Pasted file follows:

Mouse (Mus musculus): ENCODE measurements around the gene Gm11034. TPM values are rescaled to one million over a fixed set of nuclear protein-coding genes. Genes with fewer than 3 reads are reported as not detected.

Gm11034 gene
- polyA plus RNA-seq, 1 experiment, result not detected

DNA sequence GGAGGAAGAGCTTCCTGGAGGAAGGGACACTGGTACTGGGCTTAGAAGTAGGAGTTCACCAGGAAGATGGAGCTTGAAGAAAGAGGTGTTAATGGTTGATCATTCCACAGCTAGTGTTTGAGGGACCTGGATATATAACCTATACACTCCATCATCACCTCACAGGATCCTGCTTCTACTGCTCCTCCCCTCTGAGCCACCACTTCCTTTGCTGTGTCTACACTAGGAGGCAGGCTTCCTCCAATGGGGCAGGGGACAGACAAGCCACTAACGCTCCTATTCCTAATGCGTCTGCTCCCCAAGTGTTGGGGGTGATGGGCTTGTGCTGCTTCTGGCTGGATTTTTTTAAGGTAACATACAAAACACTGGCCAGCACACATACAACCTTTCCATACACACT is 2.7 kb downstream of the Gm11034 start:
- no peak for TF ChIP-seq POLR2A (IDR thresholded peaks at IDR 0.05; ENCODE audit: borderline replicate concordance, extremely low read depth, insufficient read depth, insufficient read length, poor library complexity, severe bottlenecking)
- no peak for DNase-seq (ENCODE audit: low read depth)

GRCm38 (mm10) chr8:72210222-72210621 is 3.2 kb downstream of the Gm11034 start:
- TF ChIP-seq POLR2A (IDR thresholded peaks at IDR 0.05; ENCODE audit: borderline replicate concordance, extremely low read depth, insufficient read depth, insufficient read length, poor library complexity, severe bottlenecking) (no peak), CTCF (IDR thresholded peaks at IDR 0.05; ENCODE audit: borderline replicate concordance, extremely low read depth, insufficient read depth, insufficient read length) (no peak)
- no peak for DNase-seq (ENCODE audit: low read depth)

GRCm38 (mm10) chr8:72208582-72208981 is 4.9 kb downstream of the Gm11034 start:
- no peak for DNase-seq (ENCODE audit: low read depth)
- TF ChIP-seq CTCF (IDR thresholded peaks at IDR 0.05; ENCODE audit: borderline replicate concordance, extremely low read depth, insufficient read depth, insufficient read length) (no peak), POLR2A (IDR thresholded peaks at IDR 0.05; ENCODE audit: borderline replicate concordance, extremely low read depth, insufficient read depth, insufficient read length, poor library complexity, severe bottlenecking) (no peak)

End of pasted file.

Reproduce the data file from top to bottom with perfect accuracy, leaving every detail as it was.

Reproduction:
Mouse (Mus musculus): ENCODE measurements around the gene Gm11034. TPM values are rescaled to one million over a fixed set of nuclear protein-coding genes. Genes with fewer than 3 reads are reported as not detected.

Gm11034 gene
- polyA plus RNA-seq, 1 experiment, result not detected

DNA sequence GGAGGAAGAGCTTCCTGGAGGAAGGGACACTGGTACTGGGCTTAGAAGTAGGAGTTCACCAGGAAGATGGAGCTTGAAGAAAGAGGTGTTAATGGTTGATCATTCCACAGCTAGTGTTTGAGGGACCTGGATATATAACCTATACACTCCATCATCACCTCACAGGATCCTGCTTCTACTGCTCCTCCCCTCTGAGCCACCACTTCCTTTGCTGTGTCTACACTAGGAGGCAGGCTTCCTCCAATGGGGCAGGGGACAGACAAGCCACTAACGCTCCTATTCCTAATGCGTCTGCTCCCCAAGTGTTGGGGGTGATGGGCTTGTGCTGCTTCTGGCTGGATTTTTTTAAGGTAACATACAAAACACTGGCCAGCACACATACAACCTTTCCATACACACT is 2.7 kb downstream of the Gm11034 start:
- no peak for TF ChIP-seq POLR2A (IDR thresholded peaks at IDR 0.05; ENCODE audit: borderline replicate concordance, extremely low read depth, insufficient read depth, insufficient read length, poor library complexity, severe bottlenecking)
- no peak for DNase-seq (ENCODE audit: low read depth)

GRCm38 (mm10) chr8:72210222-72210621 is 3.2 kb downstream of the Gm11034 start:
- TF ChIP-seq POLR2A (IDR thresholded peaks at IDR 0.05; ENCODE audit: borderline replicate concordance, extremely low read depth, insufficient read depth, insufficient read length, poor library complexity, severe bottlenecking) (no peak), CTCF (IDR thresholded peaks at IDR 0.05; ENCODE audit: borderline replicate concordance, extremely low read depth, insufficient read depth, insufficient read length) (no peak)
- no peak for DNase-seq (ENCODE audit: low read depth)

GRCm38 (mm10) chr8:72208582-72208981 is 4.9 kb downstream of the Gm11034 start:
- no peak for DNase-seq (ENCODE audit: low read depth)
- TF ChIP-seq CTCF (IDR thresholded peaks at IDR 0.05; ENCODE audit: borderline replicate concordance, extremely low read depth, insufficient read depth, insufficient read length) (no peak), POLR2A (IDR thresholded peaks at IDR 0.05; ENCODE audit: borderline replicate concordance, extremely low read depth, insufficient read depth, insufficient read length, poor library complexity, severe bottlenecking) (no peak)